What causes levitation? – Best Magic Tricks With Cards Easy To Draw

It has nothing to do with gravity. Levitation happens due to our body moving through a void at a velocity relative to other objects (and the gravity we experience). This is due to the fact that our bodies move through the void at an average speed of about 3.3 miles per second and that we are standing on a flat surface. Since the body’s mass is distributed evenly throughout the body, we are unable to experience any acceleration (we would experience more than we have). Our movement of our feet through the void causes the center of mass of our bodies to slowly move about the surface of the wall while the rest of the body remains still. (The force of gravity, of course, works in a similar way.)

A common misconception is that the movement of the body causes force. This is not true. The body of a person levitated normally has the same density (density density = area/volume squared) as the surrounding air, hence the acceleration is the same. The force that is exerted by this body is in fact the result of the body’s weight moving through the air and its inertia. It only takes one extra unit of weight in the area (volume) to make the body start exerting a force. For a 100 lbs person the force is about 15 lbs. When one begins moving at 1 mph, there is enough acceleration due to inertia to make a person start rotating about the center of the body (and that is exactly what is happening to the first person levitated). There is only one additional unit of weight to lift the person up.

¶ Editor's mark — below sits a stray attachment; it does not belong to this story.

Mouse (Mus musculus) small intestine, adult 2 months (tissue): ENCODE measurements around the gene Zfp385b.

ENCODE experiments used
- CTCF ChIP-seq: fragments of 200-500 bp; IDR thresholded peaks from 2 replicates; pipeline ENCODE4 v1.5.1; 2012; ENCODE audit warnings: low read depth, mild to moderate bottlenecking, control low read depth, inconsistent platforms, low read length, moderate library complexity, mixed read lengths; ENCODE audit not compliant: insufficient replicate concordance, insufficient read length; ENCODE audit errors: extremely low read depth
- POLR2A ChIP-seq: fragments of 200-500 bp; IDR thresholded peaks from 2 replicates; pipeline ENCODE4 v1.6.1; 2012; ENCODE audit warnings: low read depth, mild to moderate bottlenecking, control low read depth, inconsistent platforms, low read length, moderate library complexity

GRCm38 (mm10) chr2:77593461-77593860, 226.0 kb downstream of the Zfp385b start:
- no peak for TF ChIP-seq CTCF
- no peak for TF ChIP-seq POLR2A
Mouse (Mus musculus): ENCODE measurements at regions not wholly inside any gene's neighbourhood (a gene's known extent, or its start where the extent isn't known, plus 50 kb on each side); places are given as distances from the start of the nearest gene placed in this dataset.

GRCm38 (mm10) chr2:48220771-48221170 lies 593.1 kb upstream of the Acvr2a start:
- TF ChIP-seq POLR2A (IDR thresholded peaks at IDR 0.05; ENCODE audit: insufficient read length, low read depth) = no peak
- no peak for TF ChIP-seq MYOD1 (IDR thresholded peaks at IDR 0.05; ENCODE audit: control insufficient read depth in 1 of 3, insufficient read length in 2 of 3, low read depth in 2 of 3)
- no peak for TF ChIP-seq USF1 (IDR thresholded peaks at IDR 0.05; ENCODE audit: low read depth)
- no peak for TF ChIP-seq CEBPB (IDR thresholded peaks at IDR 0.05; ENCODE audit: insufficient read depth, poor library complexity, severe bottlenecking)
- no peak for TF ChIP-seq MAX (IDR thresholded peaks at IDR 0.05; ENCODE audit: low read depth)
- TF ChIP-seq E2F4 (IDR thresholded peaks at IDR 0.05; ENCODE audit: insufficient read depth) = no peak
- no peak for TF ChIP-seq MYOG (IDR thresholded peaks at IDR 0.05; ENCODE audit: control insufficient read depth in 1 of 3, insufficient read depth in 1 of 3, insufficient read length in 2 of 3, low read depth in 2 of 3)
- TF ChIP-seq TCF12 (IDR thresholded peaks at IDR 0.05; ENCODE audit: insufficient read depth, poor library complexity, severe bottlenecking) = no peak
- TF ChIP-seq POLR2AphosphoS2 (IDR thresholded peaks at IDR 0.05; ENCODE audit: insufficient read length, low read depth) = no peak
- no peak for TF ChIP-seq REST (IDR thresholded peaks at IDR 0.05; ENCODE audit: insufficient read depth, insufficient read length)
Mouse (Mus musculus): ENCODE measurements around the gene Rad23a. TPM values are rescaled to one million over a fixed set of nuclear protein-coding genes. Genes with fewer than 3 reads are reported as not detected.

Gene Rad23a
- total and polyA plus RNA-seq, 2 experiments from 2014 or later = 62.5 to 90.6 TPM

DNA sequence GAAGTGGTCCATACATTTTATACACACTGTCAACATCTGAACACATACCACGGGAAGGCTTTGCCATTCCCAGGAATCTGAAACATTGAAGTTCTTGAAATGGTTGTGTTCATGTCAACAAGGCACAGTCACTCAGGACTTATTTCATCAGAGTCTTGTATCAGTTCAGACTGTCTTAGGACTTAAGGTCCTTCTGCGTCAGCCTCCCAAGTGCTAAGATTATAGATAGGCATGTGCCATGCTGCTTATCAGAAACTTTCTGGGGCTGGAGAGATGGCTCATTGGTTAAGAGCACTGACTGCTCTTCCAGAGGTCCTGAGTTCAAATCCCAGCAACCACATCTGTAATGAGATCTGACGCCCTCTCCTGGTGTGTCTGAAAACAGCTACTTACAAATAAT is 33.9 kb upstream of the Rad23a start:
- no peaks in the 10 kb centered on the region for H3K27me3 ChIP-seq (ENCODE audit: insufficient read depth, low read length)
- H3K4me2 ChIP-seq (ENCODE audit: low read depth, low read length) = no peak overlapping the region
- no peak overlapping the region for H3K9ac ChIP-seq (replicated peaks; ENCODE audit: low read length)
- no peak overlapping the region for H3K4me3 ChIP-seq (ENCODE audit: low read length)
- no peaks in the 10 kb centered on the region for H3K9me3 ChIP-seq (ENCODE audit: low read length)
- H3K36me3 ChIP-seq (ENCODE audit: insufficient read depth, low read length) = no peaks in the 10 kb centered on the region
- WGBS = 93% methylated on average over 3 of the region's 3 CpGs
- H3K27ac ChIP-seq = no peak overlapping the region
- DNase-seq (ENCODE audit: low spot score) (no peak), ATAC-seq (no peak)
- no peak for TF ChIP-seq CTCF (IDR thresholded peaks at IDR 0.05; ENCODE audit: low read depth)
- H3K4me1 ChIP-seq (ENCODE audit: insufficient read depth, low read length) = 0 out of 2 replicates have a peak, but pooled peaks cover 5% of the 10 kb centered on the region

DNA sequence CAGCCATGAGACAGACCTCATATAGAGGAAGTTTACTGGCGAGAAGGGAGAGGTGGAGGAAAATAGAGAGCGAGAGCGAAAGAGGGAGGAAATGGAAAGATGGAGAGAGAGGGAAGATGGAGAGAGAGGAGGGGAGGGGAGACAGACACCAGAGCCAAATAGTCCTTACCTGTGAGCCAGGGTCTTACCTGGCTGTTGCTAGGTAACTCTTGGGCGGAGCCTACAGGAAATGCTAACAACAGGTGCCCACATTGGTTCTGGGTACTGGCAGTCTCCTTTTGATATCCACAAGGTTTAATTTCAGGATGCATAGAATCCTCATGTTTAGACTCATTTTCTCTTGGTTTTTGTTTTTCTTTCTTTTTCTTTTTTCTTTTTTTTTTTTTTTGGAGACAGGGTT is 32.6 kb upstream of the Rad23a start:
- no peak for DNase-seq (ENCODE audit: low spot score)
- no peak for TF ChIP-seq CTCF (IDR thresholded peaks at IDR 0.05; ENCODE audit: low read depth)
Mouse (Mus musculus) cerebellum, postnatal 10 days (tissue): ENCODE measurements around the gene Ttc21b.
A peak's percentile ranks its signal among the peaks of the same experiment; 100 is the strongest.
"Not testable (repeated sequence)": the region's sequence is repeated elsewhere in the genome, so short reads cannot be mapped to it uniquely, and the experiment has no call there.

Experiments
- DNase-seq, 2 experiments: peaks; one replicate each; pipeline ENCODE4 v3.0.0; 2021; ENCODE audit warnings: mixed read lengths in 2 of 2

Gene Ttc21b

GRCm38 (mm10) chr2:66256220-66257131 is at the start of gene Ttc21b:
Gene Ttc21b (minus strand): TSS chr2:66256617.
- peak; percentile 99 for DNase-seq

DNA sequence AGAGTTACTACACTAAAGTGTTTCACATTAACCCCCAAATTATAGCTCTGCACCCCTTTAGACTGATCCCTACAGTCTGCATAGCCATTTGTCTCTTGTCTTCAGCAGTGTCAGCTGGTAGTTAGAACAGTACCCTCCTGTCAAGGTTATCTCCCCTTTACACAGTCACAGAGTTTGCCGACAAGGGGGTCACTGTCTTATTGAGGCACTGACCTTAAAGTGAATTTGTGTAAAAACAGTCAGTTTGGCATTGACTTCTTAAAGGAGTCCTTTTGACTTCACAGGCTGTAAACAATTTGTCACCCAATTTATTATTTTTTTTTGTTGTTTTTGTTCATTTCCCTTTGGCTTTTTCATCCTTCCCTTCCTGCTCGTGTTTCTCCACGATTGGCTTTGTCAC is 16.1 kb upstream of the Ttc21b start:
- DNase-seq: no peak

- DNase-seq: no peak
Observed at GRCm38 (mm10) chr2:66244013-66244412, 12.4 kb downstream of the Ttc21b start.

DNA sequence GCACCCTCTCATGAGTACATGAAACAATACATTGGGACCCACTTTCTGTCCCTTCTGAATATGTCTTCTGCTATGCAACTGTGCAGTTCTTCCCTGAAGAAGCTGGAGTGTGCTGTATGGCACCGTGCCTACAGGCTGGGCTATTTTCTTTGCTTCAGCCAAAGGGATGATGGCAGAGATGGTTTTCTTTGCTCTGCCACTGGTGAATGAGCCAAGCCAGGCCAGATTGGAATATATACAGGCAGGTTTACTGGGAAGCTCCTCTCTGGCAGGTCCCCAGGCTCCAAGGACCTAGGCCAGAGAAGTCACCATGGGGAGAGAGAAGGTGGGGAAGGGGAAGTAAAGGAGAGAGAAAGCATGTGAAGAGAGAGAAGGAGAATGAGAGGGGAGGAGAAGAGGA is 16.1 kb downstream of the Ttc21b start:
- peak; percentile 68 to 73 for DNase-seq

If we assume a uniform air pressure over the area (volume) of the room, the result will be the same as levitating a person and they will each have a constant force. If you levitate someone, they will have a greater acceleration due to inertia. If you take someone off the ground, the acceleration will be higher. Since the air pressure is constant over the area of the room, there always seems to be more air between those on the ground and those on the ceiling than it should be.

In actuality, air pressure is constant throughout the entire room. Although this may seem reasonable in the context of a levitation chamber, the air pressure over an ordinary room varies. The difference is caused by the speed of moving objects, which varies with the speed of the objects over the distance they move. The difference can be quite large. A person taking off from a stationary spot on the ground moves at 0.0006 mph, while one going

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